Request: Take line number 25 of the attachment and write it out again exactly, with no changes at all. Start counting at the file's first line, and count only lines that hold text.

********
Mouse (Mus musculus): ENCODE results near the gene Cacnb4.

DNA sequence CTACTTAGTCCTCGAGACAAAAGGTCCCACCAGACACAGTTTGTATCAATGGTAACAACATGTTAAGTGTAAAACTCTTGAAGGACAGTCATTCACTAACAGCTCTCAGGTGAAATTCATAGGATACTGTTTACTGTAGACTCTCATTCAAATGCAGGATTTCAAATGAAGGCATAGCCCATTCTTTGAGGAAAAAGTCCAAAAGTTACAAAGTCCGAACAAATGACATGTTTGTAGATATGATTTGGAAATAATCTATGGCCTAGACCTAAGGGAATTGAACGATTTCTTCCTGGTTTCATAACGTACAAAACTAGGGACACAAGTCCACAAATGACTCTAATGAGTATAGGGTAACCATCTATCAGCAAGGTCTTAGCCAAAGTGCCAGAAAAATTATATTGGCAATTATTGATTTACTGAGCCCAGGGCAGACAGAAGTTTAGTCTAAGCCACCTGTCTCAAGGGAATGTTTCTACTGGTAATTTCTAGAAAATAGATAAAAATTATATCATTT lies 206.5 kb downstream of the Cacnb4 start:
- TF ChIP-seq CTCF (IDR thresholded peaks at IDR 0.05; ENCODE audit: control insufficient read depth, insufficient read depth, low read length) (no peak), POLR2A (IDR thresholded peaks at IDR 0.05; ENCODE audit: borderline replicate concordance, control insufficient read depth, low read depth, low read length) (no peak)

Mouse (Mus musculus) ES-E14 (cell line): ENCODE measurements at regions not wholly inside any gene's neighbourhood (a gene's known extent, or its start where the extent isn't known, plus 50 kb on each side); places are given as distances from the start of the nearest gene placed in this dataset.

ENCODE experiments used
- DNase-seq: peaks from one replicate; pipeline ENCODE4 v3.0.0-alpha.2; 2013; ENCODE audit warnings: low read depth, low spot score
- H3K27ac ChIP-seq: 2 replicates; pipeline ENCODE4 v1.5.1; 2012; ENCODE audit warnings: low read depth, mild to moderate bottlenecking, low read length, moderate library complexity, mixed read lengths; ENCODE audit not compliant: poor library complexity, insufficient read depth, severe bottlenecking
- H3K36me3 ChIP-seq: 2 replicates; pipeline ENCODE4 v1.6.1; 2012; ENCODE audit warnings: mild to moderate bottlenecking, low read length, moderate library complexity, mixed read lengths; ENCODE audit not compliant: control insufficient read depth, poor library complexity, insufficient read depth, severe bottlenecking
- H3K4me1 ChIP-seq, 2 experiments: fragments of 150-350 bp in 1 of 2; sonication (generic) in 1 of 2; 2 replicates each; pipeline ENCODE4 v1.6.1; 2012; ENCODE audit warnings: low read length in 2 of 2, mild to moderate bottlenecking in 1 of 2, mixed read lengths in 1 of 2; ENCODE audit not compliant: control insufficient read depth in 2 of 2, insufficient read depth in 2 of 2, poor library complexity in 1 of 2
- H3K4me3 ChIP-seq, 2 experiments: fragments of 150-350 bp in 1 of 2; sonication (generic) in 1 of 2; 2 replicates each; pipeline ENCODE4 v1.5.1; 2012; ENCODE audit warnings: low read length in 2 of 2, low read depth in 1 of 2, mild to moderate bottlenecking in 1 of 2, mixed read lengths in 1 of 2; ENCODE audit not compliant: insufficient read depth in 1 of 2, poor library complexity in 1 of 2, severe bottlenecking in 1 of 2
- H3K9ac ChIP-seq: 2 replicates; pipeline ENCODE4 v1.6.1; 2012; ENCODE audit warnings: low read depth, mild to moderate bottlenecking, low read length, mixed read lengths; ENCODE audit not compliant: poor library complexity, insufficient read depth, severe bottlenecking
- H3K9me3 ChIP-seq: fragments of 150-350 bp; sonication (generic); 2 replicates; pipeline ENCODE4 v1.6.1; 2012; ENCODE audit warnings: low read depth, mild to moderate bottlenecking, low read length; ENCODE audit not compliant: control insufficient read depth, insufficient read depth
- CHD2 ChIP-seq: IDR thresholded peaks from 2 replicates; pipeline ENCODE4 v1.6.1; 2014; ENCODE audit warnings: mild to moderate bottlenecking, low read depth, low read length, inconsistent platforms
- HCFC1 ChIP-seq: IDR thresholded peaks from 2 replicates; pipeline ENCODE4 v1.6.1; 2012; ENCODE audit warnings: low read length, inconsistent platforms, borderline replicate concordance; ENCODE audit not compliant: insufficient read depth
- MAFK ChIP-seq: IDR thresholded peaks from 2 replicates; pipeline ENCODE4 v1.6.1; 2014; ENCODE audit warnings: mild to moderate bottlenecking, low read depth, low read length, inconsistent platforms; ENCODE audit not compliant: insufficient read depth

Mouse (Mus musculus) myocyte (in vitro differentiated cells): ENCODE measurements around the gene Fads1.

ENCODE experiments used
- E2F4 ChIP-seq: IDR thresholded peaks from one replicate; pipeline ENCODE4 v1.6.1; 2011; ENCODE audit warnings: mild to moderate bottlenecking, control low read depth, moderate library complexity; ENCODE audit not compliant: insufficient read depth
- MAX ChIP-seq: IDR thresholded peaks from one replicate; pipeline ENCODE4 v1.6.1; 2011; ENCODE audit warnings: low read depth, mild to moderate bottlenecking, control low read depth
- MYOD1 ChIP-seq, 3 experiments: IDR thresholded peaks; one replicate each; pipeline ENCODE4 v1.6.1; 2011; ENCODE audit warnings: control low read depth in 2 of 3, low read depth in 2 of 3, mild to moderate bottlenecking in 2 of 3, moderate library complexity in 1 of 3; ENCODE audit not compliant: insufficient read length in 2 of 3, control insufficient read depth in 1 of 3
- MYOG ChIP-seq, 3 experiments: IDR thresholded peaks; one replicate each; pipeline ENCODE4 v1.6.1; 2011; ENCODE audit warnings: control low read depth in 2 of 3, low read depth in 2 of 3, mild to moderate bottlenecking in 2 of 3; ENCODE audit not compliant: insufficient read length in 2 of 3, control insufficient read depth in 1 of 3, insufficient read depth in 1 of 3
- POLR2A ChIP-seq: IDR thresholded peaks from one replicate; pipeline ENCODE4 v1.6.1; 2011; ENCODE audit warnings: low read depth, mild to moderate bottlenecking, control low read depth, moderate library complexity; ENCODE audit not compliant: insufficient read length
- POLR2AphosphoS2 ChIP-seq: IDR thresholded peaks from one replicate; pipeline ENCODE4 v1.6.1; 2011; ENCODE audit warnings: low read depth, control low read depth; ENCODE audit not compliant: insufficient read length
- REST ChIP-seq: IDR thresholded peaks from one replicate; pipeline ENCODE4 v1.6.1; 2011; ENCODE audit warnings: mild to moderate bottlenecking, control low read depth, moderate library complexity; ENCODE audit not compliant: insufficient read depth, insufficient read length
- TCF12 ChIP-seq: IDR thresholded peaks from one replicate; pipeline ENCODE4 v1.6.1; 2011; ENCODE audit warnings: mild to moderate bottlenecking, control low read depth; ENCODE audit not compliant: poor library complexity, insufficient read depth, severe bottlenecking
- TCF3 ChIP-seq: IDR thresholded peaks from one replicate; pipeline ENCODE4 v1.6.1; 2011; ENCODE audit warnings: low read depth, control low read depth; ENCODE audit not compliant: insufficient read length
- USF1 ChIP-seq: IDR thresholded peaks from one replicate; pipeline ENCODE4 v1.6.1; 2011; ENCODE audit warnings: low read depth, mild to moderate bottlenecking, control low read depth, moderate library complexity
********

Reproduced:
- TCF12 ChIP-seq: IDR thresholded peaks from one replicate; pipeline ENCODE4 v1.6.1; 2011; ENCODE audit warnings: mild to moderate bottlenecking, control low read depth; ENCODE audit not compliant: poor library complexity, insufficient read depth, severe bottlenecking